15. Vegan Aurora says:

    Thanks for taking the post, Bill!
    Our shuttle rocket scientists needs jobs!

  16. Terry! says:

    Congratulations, Mr. Executive Director!! Hoping you’ll make some more videos!

  17. Daniël says:

    Oh, how thrilling the memory of my own little Balsa planes… And how amazing that the little cheap ones like the one in your picture somehow always turned out to be the most satisfying ones, performing wonders in navigating time and space within reach of the senses and strolling legs. Don\’t get me wrong, the ones I built that were amazing intricately complex wonders of design in balsa and paper that needed a timer to bring them down before flying off into oblivion (one actually did on first flight; circling higher and higher and finally bumping of the thermal bubble, never to be seen again; still consider it my most beautiful aircraft ever, however sad it made me in my total joy… Life in a bubble at sixteen, I\’ll never forget it…).
    Not wanting to be a killjoy, I have to say there\’s a sad side to all this, balsa being considered tropical hardwood by law nowadays (how\’s that for a crazy paradox…), these little one or two dollar planes are nowhere to be seen these days, and toystores only sell videogames, maybe one or two plastic kits. It\’s been years since I\’ve seen one of those beautiful cardboard boxes with an aquarel of a glider in full flight, containing an even more beautiful technical drawing and some balsa boards with printed patterns, some rice paper, maybe a rubber band and plastic propeller and the promise of hours and hours of total bliss in building, flying and repairing for a lousy few weeks of allowance…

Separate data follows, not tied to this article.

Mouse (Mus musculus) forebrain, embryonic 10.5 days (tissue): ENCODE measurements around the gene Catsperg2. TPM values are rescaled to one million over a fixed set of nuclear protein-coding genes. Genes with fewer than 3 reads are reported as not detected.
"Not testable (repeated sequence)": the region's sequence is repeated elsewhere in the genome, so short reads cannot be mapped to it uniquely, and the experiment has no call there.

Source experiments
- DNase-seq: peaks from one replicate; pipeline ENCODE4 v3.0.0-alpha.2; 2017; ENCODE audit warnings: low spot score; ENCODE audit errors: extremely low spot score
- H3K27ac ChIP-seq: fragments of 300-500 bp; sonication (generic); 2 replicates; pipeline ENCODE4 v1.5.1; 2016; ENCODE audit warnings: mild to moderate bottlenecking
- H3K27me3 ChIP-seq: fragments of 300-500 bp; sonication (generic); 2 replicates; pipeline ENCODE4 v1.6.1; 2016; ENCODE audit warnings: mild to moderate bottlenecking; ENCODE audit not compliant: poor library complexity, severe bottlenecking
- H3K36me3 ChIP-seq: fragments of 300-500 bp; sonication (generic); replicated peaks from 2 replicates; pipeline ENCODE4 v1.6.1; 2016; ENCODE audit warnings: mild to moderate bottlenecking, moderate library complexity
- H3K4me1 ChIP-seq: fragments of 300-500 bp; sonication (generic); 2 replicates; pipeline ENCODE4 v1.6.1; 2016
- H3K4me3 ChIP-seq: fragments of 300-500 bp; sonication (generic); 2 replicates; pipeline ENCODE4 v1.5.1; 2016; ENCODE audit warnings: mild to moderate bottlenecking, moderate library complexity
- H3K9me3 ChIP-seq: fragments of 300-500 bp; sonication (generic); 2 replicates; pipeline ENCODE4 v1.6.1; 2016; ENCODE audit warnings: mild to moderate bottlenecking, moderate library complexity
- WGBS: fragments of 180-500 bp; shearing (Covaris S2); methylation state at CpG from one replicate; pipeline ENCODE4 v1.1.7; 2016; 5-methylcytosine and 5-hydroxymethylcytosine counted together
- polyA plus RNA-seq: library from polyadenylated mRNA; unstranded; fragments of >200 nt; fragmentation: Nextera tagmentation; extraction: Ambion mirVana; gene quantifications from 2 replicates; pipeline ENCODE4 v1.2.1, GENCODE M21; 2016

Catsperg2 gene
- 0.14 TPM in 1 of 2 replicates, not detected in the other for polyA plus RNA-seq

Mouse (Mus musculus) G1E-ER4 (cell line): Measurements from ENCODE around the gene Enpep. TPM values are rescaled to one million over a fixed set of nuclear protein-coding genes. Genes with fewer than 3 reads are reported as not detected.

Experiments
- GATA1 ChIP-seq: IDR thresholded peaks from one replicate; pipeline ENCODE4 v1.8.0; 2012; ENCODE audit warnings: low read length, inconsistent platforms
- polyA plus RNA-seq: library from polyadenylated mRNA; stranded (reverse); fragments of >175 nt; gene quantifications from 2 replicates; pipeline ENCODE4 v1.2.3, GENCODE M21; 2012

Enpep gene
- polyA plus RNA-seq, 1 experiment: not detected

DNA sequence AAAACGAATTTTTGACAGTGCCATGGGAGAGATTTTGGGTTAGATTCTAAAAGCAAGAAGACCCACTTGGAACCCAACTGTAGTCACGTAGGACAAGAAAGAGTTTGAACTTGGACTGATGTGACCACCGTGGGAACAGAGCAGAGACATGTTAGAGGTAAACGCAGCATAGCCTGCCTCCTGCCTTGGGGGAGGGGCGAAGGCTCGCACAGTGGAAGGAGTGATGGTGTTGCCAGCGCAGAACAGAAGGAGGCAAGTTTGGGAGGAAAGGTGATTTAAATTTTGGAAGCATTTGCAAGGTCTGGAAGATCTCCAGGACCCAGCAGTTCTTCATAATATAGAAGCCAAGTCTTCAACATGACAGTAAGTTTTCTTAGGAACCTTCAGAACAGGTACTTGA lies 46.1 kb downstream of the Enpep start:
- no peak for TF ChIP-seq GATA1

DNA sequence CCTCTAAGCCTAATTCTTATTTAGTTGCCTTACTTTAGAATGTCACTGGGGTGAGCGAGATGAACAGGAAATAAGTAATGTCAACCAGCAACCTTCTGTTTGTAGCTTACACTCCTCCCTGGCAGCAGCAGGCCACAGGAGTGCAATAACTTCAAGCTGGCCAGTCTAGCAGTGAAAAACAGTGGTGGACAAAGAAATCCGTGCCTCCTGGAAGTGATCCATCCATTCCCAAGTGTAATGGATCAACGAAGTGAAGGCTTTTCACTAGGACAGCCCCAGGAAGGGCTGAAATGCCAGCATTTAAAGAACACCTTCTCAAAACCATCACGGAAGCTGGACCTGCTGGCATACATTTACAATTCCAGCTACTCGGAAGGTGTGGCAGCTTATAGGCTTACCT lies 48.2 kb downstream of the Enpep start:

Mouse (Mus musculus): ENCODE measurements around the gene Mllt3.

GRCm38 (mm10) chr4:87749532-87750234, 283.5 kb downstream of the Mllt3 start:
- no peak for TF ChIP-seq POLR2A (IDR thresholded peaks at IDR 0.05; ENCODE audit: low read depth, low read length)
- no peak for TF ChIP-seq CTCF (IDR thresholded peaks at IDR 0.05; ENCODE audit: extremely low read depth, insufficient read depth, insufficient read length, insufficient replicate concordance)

What happened ? Flight simulators are cool, but how on earth are kids these days ever going to get in touch with the real world this way ? Even if we ban the balsa (or how about a balsa-farm ?), there must be alternative materials in this space-age to bring back to life the old drawings and kits, if only some website would exist with scans and suggestions for material; I have not been able to find such.
    Maybe you could find a way, Mister Nye ? I would be for ever grateful, and all my offspring, and all the kids I would try to lure into community centers with that stuff…

  18. markonan says:

    Hm ,..nice blog ,.. if you have some time just take a look on my video ,.. tnx in advance ,..

  19. jaquis says:

    hey bill im doing a project on you and i want to know how you became a sceicetist and what were you like as a kid? thanks.

  20. Ben says:

    Hi Bill! While you had a great experience with flight, I have to unfortunately call you out. Yes, in fact if you had \"controlled\" flight, your actions would have done something to control every movement and anticipate such barrel rolls and banks while coming to a full stop.This is Enabled flight, which you allow energy to have been put into a source but let whatever flies to figure out how, given the benefit of the doubt. I had been a disciple of your teachings as I teach the wee ones at a school today. You have explained how much your experiences with flight were much like mine, I enjoyed flight and balsa planes as they were made aware of to me as well as those rockets you can put together with relative ease and use a higher powered source of fuel in it. The reason to calling you out is how you showed me how knowledge works, sharing and spreading it to those yet gently knowing you understand how science works and thanking you for teaching me what you know.